Manuela Boyce

by Manuela Boyce on June 14, 2014

posted on Sector news,

What’s going on in Market Research?

Market Research

Long gone are the days when survey data was the main source of information in market research. The development in emerging technologies, social media and digital tools has completely transformed the way we are able to understand consumers and what they are thinking.

As data gets bigger, more ubiquitous, and more social, businesses need to have the confidence and ability to research and track behavioural and passive data as well as interpret it & make sense of what it’s telling them. 

Investment in big data analytics as well as the development of online tools is big for business. Agencies’ clients want help to face a range of local and global commercial challenges, as well as understand and maximise the use of digital and mobile tools. They also want help in finding new ideas, developing new products and so actively seek out research agencies who offer innovation expertise and who can deliver creative, commercial and cutting edge solutions.

So what does this mean on the recruitment front?

The job market is looking good at the more junior end of the recruitment market. Agencies can develop industry expertise internally, however they are actively recruiting new, less experienced individuals who can bring other skills to the table, such as social media experience. The number of market research jobs we have registered for candidates in this category with experience in online, digital or social media skills  (and up to 2 years work experience) has increased by 32% in the first 5 months of 2014, compared with the same period in 2013.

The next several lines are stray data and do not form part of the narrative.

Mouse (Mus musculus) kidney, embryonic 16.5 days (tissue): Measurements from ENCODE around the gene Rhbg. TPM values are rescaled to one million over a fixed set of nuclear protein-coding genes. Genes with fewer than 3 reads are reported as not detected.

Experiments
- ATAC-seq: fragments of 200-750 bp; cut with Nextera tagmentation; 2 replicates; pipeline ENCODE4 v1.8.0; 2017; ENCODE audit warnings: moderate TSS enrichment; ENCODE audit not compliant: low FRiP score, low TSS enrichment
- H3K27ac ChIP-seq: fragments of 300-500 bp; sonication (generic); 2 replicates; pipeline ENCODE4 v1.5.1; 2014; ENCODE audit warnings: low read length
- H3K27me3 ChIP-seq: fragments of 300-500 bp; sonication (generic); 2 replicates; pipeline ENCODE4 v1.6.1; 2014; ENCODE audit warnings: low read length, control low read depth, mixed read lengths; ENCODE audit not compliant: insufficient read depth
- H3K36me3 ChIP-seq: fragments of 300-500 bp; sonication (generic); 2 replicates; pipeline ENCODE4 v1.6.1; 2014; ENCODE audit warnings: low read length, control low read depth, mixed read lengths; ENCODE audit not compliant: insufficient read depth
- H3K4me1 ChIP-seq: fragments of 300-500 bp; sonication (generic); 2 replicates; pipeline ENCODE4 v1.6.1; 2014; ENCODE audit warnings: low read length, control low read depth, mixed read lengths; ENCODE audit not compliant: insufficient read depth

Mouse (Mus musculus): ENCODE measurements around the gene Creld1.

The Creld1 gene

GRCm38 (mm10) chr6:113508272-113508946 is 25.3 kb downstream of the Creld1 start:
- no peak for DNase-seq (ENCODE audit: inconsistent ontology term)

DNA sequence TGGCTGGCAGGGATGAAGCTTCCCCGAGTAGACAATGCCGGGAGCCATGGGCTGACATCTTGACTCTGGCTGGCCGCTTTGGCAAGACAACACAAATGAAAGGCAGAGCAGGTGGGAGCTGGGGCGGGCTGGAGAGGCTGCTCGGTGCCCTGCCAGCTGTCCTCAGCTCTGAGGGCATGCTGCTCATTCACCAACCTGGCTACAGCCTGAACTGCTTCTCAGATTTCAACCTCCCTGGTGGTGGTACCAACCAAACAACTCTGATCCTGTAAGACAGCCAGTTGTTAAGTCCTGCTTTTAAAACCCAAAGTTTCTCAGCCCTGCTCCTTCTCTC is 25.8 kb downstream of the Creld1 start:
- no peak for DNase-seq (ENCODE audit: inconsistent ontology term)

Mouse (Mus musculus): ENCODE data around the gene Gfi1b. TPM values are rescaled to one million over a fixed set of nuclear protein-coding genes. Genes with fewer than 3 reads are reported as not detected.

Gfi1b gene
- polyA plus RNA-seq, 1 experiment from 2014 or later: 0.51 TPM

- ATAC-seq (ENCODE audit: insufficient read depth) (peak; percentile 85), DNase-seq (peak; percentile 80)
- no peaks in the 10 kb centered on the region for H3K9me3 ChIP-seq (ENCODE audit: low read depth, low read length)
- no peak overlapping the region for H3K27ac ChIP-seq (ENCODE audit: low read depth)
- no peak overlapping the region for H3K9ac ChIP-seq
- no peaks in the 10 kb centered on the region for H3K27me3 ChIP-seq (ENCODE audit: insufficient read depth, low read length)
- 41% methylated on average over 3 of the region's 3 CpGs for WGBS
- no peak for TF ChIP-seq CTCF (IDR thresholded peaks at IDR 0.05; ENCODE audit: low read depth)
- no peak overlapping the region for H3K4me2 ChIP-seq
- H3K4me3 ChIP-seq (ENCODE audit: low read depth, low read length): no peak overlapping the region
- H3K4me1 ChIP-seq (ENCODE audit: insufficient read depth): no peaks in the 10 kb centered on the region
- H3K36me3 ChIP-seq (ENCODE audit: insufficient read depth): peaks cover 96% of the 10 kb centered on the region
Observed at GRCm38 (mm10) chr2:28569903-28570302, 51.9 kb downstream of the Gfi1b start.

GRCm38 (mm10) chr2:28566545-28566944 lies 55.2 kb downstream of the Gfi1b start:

Innovation roles have also increased dramatically over the past 18 months (46% higher in 2014 than for the same period for 2013).

Times are changing very quickly and in order to stay ahead commercially, businesses are investing more money in product development. We’ve definitely seen a rise in the number of requests for innovation or NPD specialists, however as demand for experts in innovation outweighs the number of available active and passive job seekers with these skills, we have started to register more and more job opportunities where innovation experience is not a prerequisite, provided applicants can prove their interest in Innovation research and are able to demonstrate fantastic new ways of presenting, using infographics or video animation, for example.

Working in a large research agency was once seen as limiting to job seekers who wanted to deliver insights to leading brands and be an extension of their client’s business. Attitudes are changing for many of our candidates. Big agencies are confident in competing globally. They’re investing heavily in new and emerging technologies. They offer clear career paths, the chance to work with a broad range of talented colleagues, international career opportunities and the chance to work with some amazing global clients. The number of candidates in 2014 so far, who are asking to work in big agencies is notably much higher than the last 3 years.